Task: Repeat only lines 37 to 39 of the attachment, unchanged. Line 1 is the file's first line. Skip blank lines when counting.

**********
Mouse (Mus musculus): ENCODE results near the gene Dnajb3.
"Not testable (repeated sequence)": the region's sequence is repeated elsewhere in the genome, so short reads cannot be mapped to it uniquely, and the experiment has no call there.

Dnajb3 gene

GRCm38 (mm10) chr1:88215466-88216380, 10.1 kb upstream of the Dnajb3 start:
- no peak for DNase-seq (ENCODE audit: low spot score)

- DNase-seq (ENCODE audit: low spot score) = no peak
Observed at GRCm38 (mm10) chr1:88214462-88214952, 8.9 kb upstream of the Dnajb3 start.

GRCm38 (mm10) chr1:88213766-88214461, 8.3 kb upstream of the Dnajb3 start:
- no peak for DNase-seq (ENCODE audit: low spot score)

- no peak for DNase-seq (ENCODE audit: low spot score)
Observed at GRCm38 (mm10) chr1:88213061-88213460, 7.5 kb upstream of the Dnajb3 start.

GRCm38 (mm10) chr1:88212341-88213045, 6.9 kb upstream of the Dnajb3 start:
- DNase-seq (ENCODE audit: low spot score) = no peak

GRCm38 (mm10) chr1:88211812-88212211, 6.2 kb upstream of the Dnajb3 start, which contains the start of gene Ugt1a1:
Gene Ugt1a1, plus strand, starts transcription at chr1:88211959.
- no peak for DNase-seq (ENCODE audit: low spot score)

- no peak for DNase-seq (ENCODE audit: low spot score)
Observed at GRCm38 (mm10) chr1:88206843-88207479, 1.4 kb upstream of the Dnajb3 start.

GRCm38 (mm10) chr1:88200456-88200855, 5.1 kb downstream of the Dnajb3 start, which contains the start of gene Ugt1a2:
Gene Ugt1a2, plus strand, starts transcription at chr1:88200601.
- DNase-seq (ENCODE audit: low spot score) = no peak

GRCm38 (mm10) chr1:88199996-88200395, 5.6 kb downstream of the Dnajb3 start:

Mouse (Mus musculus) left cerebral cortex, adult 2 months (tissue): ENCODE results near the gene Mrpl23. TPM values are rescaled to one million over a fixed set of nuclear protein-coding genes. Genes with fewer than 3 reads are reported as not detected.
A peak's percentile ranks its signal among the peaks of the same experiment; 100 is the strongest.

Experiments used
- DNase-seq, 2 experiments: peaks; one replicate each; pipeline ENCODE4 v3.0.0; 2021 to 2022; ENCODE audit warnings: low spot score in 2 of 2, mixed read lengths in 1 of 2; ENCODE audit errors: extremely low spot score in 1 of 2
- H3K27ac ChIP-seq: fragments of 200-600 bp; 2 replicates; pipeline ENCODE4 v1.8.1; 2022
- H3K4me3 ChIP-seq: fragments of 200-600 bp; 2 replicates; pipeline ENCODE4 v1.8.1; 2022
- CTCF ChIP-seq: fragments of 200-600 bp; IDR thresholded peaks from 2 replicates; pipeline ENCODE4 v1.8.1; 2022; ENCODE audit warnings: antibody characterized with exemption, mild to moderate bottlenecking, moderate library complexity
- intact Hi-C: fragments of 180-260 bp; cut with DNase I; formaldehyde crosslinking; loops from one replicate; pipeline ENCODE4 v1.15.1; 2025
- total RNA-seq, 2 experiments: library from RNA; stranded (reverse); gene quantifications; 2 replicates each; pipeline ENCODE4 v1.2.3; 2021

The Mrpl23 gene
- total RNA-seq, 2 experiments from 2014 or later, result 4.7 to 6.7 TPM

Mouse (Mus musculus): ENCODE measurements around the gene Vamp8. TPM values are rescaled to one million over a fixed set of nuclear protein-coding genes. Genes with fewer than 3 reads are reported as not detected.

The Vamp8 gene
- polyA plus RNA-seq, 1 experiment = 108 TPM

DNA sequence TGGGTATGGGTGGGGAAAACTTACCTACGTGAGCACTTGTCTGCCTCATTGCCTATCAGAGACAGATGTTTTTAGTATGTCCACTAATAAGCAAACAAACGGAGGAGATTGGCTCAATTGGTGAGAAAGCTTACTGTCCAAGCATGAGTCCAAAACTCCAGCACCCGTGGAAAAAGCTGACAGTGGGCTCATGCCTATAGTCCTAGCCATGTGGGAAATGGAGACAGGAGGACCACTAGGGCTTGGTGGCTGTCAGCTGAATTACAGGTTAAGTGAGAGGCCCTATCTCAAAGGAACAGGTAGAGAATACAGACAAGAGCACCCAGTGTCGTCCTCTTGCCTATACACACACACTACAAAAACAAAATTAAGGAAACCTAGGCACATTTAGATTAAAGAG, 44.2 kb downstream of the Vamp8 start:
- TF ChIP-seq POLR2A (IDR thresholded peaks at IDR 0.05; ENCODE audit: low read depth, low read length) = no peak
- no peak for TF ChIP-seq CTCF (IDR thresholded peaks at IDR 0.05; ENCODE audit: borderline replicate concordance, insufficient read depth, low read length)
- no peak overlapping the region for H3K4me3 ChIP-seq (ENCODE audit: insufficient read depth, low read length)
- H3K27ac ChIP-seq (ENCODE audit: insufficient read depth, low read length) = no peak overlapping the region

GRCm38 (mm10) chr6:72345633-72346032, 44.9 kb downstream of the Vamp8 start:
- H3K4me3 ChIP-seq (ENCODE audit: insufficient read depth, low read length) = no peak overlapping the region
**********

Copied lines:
DNA sequence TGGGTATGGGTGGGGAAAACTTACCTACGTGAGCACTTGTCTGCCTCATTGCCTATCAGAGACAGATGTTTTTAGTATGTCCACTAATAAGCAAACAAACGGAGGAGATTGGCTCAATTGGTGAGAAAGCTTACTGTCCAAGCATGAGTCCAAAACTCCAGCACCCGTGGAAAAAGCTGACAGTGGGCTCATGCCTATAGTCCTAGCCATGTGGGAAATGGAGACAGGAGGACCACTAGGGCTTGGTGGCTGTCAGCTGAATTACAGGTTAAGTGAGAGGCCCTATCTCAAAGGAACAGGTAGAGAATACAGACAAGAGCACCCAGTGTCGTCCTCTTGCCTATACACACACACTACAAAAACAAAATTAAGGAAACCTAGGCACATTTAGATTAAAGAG, 44.2 kb downstream of the Vamp8 start:
- TF ChIP-seq POLR2A (IDR thresholded peaks at IDR 0.05; ENCODE audit: low read depth, low read length) = no peak
- no peak for TF ChIP-seq CTCF (IDR thresholded peaks at IDR 0.05; ENCODE audit: borderline replicate concordance, insufficient read depth, low read length)